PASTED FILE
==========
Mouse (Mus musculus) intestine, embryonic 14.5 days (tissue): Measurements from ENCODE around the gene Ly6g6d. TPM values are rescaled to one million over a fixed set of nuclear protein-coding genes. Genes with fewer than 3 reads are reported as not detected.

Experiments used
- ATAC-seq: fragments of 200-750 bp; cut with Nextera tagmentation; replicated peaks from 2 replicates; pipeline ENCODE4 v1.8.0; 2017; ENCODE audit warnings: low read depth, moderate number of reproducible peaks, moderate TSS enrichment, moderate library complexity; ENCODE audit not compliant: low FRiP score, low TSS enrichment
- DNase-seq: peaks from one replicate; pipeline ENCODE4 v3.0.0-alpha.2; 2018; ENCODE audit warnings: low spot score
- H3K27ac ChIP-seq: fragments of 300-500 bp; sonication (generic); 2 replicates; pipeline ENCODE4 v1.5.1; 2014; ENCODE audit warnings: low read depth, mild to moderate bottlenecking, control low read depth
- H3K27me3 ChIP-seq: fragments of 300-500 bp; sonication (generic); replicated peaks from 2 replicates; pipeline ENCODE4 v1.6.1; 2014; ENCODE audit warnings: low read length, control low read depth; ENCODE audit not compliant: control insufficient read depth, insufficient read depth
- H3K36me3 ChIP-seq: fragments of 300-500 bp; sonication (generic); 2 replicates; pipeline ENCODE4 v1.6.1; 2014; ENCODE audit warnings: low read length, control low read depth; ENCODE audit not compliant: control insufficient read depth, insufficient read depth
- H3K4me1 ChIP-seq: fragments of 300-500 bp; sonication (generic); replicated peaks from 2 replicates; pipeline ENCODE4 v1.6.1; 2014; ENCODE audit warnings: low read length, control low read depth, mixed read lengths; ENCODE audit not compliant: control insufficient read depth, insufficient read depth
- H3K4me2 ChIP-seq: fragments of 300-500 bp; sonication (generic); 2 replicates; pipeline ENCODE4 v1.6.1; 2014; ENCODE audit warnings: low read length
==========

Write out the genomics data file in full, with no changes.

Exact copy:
Mouse (Mus musculus) intestine, embryonic 14.5 days (tissue): Measurements from ENCODE around the gene Ly6g6d. TPM values are rescaled to one million over a fixed set of nuclear protein-coding genes. Genes with fewer than 3 reads are reported as not detected.

Experiments used
- ATAC-seq: fragments of 200-750 bp; cut with Nextera tagmentation; replicated peaks from 2 replicates; pipeline ENCODE4 v1.8.0; 2017; ENCODE audit warnings: low read depth, moderate number of reproducible peaks, moderate TSS enrichment, moderate library complexity; ENCODE audit not compliant: low FRiP score, low TSS enrichment
- DNase-seq: peaks from one replicate; pipeline ENCODE4 v3.0.0-alpha.2; 2018; ENCODE audit warnings: low spot score
- H3K27ac ChIP-seq: fragments of 300-500 bp; sonication (generic); 2 replicates; pipeline ENCODE4 v1.5.1; 2014; ENCODE audit warnings: low read depth, mild to moderate bottlenecking, control low read depth
- H3K27me3 ChIP-seq: fragments of 300-500 bp; sonication (generic); replicated peaks from 2 replicates; pipeline ENCODE4 v1.6.1; 2014; ENCODE audit warnings: low read length, control low read depth; ENCODE audit not compliant: control insufficient read depth, insufficient read depth
- H3K36me3 ChIP-seq: fragments of 300-500 bp; sonication (generic); 2 replicates; pipeline ENCODE4 v1.6.1; 2014; ENCODE audit warnings: low read length, control low read depth; ENCODE audit not compliant: control insufficient read depth, insufficient read depth
- H3K4me1 ChIP-seq: fragments of 300-500 bp; sonication (generic); replicated peaks from 2 replicates; pipeline ENCODE4 v1.6.1; 2014; ENCODE audit warnings: low read length, control low read depth, mixed read lengths; ENCODE audit not compliant: control insufficient read depth, insufficient read depth
- H3K4me2 ChIP-seq: fragments of 300-500 bp; sonication (generic); 2 replicates; pipeline ENCODE4 v1.6.1; 2014; ENCODE audit warnings: low read length